By Eugene Robinson
WASHINGTON—Forty years after the Rev. Martin Luther King Jr. was killed, we sometimes talk about race in America as if nothing had changed. The truth is that everything has changed—mostly for the better—and that if we’re ever going to see King’s dream fulfilled, first we have to acknowledge that this is not an America he would have recognized.
On April 4, 1968, it was possible to make the generalization that being black in this country meant being poor; fully 40 percent of black Americans lived below the poverty line, according to census data, with an additional 20 percent barely keeping their heads above water. African-Americans were heavily concentrated in the inner cities and the rural South. We were far less likely than whites to go to college, and our presence in the corporate world was minimal.
Today about 25 percent of African-Americans are mired in poverty. In many ways, being black and poor is a more desperate and hopeless condition now than it was 40 years ago. For those who managed to enter the middle class, however, most of the old generalizations no longer apply.
There remains a significant income gap between whites and blacks in this country, although it shrinks when educational level is factored in. But the gap in wealth, or net worth, is huge, even when you control for education, age, family size and whatever else you want to throw in. Still, African-Americans control an estimated $800 billion in purchasing power. If that were translated into gross domestic product, a sovereign “Black America” would be the 15th or 16th richest nation on Earth.
Forty years ago, not even 2 percent of black households earned the equivalent of $100,000 a year in today’s dollars. Now, about 10 percent of black households have crossed that threshold. George and Louise Jefferson aren’t so lonely anymore in that “deluxe apartment in the sky.”
Then again, if “The Jeffersons” was being produced today, George and Louise probably wouldn’t live in an apartment at all. More realistically, they’d be on a cul-de-sac in a suburban community. In Washington and a growing number of cities, more African-Americans now live in the suburbs than within the city limits.
In a sense, then, the most striking measure of how far African-Americans have come since 1968 isn’t the rise of Barack Obama. It’s the story of Stanley O’Neal.
That’s not to minimize the prospect that a nation midwifed by slavery could soon have its first black president. But O’Neal did something that would have been equally unimaginable 40 years ago. He rose to become chief executive of Merrill Lynch, one of Wall Street’s biggest firms; by all accounts, he was a taskmaster of a boss who cared less about whether subordinates liked him than about the bottom line. He placed big bets on mortgage-backed securities, generating record profits for the firm. When he got caught in the mortgage crisis several months ago and was forced to write off billions in losses, he resigned—and floated back to earth with the help of one of the loveliest golden parachutes Wall Street has seen.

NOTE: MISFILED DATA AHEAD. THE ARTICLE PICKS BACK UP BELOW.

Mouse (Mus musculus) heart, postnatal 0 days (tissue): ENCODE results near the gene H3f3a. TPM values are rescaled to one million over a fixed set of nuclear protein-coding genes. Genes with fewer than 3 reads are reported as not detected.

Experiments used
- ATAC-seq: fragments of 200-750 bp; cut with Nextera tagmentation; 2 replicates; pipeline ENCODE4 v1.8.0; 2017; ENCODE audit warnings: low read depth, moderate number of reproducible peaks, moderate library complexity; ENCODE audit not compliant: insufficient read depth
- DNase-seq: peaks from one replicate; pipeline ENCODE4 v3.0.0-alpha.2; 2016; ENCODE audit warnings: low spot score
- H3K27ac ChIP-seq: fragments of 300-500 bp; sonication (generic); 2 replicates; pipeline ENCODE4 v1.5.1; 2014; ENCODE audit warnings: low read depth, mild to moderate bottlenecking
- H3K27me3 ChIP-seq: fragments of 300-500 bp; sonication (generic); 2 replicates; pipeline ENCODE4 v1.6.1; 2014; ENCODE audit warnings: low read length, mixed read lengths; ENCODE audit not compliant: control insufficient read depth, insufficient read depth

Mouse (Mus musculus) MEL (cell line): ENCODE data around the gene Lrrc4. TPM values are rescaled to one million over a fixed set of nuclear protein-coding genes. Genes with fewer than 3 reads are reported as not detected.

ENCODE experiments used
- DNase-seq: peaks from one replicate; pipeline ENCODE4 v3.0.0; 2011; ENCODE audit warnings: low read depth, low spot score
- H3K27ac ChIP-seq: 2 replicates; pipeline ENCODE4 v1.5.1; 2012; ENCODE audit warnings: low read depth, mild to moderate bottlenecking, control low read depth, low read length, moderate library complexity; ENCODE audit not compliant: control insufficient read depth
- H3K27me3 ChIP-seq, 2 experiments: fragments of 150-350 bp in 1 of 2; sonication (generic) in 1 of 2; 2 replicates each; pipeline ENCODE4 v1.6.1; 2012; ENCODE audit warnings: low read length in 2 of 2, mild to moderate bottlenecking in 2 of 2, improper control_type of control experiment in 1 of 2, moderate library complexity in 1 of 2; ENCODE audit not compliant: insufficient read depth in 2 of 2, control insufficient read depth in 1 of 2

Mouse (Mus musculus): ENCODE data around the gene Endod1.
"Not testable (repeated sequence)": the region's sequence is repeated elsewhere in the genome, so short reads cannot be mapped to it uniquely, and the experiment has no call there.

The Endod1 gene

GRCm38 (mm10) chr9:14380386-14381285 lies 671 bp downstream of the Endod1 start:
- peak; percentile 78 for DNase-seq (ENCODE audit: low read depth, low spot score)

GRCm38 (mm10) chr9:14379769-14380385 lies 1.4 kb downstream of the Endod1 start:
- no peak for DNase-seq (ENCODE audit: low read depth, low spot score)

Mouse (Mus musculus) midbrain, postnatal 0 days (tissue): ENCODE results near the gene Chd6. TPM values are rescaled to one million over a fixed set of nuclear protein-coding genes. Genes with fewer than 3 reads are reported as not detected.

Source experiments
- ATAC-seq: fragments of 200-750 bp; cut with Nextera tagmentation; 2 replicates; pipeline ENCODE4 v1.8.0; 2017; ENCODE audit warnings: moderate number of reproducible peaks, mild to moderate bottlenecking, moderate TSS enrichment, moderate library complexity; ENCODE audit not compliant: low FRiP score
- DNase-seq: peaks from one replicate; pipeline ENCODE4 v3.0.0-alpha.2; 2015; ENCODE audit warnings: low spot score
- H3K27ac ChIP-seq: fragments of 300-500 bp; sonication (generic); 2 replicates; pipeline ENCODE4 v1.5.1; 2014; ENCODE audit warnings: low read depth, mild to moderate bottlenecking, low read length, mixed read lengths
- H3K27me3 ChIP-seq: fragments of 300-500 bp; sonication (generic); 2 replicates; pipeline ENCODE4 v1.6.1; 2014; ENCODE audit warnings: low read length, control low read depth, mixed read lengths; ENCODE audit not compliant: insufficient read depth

Oh, and his grandfather was born a slave.
Lacking family wealth accumulated by prior generations, middle-class black Americans are right to worry that their economic success is more precarious than that of many whites. But no one can deny that most African-Americans today have opportunities that weren’t remotely possible 40 years ago.
For those who haven’t made it into the middle class, however, things are different. Inner-city communities were hollowed out—a process accelerated by the riots that followed King’s death—and then left fallow for decades. Middle-class professionals fled, businesses closed, schools disintegrated, family structure fell apart. Drugs and crime were symptoms of the general rot; the gentrification of recent years has just shifted the pathology from one part of the city to another, or perhaps to a close-in suburb—swept into a corner.
The African-American poor are a smaller segment than they were 40 years ago, but arguably they are further from full participation in society than they were in King’s era. It’s not that they have no interest in climbing the ladder, it’s that too many rungs are missing.
It’s misleading, then, to make any general statement about the condition of black Americans without recognizing black America’s diversity. Economically speaking, there is one group of black Americans that has achieved success and one that hasn’t—and the distance between those groups is growing. To make more progress toward Martin Luther King’s dream, we have to take an honest assessment of how far we’ve come—and honestly account for who’s been left behind.
Eugene Robinson’s e-mail address is eugenerobinson(at)washpost.com.
© 2008, Washington Post Writers Group